erik lundegaard

Happy Birthday, Charles M. Schulz

Charles M. Schulz, who created some of the first fictional characters I ever cared about, was born on this day, November 26, 1922, in St. Paul, Minn. There's a good personal essay on the “Peanuts” universe by Jonathan Franzen in his book of essays “The Discomfort Zone,” which I read about five or 10 years ago in The New Yorker. You can read it here. At one point Franzen writes:

Schulz never stopped trying to be funny. Around 1970, though, he began to drift away from aggressive humor and into melancholy reverie. There came tedious meanderings in Snoopyland with the unhilarious bird Woodstock and the unamusing beagle Spike. Certain leaden devices, such as Marcie’s insistence on calling Peppermint Patty “sir,” were heavily recycled. By the late eighties, the strip had grown so quiet that younger friends of mine seemed baffled by my fandom. It didn’t help that later “Peanuts” anthologies loyally reprinted so many Spike and Marcie strips. The volumes that properly showcased Schulz’s genius, the three hardcover collections from the sixties, had gone out of print. There were a few critical appreciations, most notably by Umberto Eco, who argued for Schulz’s literary greatness in an essay written in the sixties and reprinted in the eighties (when Eco got famous). But the praise of a “low” genre by an old semiotic soldier in the culture wars couldn’t help carrying an odor of provocation.

All of which I agree with, particularly the Spike criticism; but even in his later years Schulz had his moments. This is one of them. In a series from 1988, Charlie Brown is outside the house of the little red-haired girl, hiding behind a tree and lost in his usual reverie. Then suddenly she comes outside:

When I first saw this I was living in Taiwan and dealing—with about as much courage and luck—with my own little red-haired girl, albeit the tall, brown-haired version. I identified, in other words. As a child I identified with Snoopy and as an adult with Charlie Brown. You can argue that Charlie Brown is the most adult character in the strip: he feeds Snoopy, takes care of Sally, organizes the little league team, sees the psychiatrist. Linus may be the philospher, the potential minister, but Charlie Brown is already the nervous, overworked parent.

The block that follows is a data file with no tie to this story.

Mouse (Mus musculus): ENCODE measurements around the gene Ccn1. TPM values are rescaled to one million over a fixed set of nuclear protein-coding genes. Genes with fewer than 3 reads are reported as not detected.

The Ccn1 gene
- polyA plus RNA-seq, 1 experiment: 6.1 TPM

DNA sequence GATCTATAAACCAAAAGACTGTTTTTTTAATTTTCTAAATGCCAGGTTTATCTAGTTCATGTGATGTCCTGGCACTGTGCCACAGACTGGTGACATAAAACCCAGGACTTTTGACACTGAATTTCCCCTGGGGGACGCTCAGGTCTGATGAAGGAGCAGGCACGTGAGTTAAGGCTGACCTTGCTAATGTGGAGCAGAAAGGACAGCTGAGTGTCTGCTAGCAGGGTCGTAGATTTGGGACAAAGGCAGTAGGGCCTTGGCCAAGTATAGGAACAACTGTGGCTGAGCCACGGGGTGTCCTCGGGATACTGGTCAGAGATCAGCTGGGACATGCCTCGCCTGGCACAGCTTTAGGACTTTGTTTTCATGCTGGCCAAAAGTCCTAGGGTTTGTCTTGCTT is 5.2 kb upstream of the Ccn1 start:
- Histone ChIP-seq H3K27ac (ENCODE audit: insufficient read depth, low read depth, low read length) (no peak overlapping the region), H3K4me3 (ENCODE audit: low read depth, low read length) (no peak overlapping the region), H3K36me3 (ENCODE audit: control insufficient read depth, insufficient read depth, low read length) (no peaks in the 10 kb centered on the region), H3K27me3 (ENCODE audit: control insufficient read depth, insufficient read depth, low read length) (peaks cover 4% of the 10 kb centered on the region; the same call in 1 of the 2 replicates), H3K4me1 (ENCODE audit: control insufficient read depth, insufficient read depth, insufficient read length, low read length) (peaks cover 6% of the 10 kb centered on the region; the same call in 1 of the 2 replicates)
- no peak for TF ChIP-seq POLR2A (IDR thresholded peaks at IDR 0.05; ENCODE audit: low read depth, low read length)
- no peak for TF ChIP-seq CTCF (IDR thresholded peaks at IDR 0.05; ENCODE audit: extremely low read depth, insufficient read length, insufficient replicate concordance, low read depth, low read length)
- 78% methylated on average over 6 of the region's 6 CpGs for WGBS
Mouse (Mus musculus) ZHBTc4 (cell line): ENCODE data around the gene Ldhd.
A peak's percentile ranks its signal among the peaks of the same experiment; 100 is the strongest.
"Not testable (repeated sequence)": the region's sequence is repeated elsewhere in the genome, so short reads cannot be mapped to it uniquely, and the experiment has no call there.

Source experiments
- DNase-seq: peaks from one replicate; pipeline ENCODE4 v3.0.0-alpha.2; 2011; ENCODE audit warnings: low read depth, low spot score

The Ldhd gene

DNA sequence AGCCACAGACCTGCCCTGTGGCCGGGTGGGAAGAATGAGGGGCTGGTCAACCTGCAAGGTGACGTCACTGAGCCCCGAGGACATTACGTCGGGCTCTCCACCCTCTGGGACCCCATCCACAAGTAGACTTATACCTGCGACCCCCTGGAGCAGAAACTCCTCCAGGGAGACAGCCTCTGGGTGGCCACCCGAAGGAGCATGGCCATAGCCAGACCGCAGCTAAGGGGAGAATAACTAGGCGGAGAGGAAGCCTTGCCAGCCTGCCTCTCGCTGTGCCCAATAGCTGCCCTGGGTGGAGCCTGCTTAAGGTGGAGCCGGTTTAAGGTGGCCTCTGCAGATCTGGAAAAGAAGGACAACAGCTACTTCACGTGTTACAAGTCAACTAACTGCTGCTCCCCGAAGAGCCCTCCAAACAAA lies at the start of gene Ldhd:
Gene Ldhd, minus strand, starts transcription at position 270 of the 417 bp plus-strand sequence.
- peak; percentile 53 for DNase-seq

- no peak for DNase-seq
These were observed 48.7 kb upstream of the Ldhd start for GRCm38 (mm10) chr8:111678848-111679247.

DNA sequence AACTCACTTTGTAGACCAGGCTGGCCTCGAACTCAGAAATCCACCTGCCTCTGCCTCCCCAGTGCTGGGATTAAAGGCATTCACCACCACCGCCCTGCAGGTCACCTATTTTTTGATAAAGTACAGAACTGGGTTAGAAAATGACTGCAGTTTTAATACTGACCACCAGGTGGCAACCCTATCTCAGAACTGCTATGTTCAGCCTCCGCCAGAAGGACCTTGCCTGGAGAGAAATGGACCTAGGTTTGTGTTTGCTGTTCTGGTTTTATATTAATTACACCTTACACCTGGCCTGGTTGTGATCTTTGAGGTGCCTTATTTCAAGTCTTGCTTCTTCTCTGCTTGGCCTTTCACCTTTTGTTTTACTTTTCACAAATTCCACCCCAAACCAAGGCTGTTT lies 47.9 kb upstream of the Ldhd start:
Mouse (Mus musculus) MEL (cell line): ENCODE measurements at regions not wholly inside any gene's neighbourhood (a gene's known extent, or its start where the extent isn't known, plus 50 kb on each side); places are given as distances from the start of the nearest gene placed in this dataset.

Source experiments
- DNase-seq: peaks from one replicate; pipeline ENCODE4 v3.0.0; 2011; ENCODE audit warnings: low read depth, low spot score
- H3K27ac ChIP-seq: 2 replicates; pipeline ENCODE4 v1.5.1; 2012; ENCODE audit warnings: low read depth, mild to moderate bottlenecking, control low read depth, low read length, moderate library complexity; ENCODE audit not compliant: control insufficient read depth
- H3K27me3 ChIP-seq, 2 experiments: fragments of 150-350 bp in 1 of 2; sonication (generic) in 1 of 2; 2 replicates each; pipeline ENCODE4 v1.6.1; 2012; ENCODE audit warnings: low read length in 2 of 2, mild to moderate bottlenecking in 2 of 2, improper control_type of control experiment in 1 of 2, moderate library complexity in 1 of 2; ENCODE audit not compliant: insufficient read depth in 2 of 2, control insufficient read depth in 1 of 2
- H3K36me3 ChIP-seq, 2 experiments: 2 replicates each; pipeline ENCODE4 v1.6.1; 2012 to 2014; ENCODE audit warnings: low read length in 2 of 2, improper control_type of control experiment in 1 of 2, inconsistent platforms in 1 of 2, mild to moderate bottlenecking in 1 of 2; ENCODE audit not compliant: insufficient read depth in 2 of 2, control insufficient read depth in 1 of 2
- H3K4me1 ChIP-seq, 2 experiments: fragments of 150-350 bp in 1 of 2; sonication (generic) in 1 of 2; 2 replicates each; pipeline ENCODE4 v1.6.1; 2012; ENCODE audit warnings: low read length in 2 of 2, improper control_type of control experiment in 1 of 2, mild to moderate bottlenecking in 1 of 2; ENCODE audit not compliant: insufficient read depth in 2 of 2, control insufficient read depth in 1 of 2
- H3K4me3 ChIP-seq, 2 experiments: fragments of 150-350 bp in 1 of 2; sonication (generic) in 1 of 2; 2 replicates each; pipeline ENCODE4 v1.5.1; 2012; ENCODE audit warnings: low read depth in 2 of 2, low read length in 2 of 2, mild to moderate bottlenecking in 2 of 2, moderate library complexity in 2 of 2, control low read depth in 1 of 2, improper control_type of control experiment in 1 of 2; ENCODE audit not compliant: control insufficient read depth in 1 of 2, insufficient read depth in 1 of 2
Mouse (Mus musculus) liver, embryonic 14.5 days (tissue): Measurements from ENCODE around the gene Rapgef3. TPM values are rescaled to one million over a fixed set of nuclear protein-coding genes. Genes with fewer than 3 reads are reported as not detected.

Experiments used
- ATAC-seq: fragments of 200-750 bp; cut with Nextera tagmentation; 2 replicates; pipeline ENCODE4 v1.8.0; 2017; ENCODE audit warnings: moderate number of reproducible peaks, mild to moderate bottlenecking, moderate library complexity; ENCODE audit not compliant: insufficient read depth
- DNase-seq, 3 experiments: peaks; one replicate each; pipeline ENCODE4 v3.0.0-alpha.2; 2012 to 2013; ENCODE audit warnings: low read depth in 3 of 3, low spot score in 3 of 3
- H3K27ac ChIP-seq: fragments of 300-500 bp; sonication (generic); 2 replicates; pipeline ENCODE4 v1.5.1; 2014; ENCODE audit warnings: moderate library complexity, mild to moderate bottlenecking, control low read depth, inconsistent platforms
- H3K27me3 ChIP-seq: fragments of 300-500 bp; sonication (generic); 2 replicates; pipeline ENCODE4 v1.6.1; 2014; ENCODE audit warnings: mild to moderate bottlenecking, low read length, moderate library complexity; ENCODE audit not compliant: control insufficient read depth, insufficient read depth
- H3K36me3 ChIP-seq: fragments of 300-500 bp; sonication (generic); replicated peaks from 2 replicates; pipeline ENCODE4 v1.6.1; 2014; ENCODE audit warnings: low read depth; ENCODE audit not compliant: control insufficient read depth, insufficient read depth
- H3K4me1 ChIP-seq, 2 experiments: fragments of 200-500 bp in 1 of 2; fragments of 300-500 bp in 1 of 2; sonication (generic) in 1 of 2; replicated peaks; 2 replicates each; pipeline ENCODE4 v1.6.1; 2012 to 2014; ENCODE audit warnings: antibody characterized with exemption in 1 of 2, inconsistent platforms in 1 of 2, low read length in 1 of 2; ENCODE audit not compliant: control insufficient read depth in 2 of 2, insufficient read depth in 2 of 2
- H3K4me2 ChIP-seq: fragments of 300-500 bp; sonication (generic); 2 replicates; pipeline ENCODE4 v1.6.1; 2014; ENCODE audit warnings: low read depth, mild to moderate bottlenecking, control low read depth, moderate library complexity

I wound up cutting the strip out of the English-language newspaper in Taiwan and bringing it home with me seven months later. Ever since I've kept it in an old cigar box (PHILLIES BLUNT), along with autographs, old political buttons, my high school tassle. Stuff that's tough to throw away.

I recommend the Franzen book. I recommend The New Yorker. I recommend a song called “Charlie Brown” by Gavin Osborn:

It's all a lot of oysters and no pearls
But I recall the little red haired girl
How I used to sit on this bench in school
And stare at her across the playground

All I wanted was to sit next to her
Talk to her just be with her
That wasn't asking too much was it
But it never happened

Then she moved away
And I don't even know where she lives
Still got my lunchbox just in case
I even saved her a sandwich and a drink

Happy thanksgiving, everyone. Happy birthday, Sparky. Good work, Google, combining the two:


Posted at 11:00 AM on Thu. Nov 26, 2009 in category Personal Pieces  
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